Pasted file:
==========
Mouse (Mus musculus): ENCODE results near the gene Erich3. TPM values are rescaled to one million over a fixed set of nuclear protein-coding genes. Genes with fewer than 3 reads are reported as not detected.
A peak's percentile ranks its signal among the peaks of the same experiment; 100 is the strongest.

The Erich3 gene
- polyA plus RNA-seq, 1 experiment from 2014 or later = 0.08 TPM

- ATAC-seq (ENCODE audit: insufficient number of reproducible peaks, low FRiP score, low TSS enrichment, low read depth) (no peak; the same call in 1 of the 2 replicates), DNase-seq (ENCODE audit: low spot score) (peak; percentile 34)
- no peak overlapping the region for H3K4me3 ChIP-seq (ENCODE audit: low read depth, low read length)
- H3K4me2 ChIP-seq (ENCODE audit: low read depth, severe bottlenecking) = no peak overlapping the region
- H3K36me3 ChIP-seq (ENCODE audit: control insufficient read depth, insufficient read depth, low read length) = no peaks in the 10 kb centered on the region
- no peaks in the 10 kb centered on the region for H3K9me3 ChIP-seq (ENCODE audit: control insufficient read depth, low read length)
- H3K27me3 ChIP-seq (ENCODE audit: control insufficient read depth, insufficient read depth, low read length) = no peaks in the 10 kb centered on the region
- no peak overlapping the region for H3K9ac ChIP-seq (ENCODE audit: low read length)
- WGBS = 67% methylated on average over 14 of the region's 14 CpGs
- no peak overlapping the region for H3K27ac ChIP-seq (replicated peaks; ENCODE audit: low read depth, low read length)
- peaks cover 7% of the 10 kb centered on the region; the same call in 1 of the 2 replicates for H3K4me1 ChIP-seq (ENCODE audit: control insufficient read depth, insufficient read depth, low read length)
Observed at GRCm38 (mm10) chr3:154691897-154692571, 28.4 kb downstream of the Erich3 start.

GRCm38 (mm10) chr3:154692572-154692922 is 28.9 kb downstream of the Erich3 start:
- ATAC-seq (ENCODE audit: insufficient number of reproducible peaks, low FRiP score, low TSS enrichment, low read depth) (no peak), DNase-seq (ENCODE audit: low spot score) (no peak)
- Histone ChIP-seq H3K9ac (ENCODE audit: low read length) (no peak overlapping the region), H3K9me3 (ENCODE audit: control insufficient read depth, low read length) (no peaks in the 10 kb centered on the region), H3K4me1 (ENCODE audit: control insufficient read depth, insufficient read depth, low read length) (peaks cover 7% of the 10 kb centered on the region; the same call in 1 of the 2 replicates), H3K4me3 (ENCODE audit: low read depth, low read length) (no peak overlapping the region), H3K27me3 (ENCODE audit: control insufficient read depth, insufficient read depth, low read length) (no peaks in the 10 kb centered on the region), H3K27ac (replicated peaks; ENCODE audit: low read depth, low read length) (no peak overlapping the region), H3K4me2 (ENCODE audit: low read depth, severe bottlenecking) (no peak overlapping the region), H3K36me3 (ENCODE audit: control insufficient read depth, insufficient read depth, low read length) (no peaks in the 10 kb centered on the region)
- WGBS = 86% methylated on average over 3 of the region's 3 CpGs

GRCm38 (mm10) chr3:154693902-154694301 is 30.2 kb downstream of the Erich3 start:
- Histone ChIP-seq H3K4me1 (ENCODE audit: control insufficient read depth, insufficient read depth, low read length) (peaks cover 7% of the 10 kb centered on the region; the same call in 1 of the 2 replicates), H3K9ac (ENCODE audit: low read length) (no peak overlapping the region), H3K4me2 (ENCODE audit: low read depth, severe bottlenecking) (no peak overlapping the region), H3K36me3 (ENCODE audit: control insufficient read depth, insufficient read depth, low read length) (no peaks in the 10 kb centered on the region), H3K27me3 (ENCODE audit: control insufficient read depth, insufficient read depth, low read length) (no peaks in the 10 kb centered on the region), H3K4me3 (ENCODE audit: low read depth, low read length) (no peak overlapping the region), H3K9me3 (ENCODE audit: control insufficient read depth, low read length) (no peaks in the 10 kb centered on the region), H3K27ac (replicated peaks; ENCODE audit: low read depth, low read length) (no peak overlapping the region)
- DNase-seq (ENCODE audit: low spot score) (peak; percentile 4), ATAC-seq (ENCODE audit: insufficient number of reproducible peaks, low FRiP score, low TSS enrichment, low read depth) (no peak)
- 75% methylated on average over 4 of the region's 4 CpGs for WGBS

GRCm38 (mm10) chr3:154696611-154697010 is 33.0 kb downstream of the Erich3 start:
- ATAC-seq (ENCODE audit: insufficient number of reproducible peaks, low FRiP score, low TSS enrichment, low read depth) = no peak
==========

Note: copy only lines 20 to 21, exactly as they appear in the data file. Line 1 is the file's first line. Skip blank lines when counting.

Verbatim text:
GRCm38 (mm10) chr3:154693902-154694301 is 30.2 kb downstream of the Erich3 start:
- Histone ChIP-seq H3K4me1 (ENCODE audit: control insufficient read depth, insufficient read depth, low read length) (peaks cover 7% of the 10 kb centered on the region; the same call in 1 of the 2 replicates), H3K9ac (ENCODE audit: low read length) (no peak overlapping the region), H3K4me2 (ENCODE audit: low read depth, severe bottlenecking) (no peak overlapping the region), H3K36me3 (ENCODE audit: control insufficient read depth, insufficient read depth, low read length) (no peaks in the 10 kb centered on the region), H3K27me3 (ENCODE audit: control insufficient read depth, insufficient read depth, low read length) (no peaks in the 10 kb centered on the region), H3K4me3 (ENCODE audit: low read depth, low read length) (no peak overlapping the region), H3K9me3 (ENCODE audit: control insufficient read depth, low read length) (no peaks in the 10 kb centered on the region), H3K27ac (replicated peaks; ENCODE audit: low read depth, low read length) (no peak overlapping the region)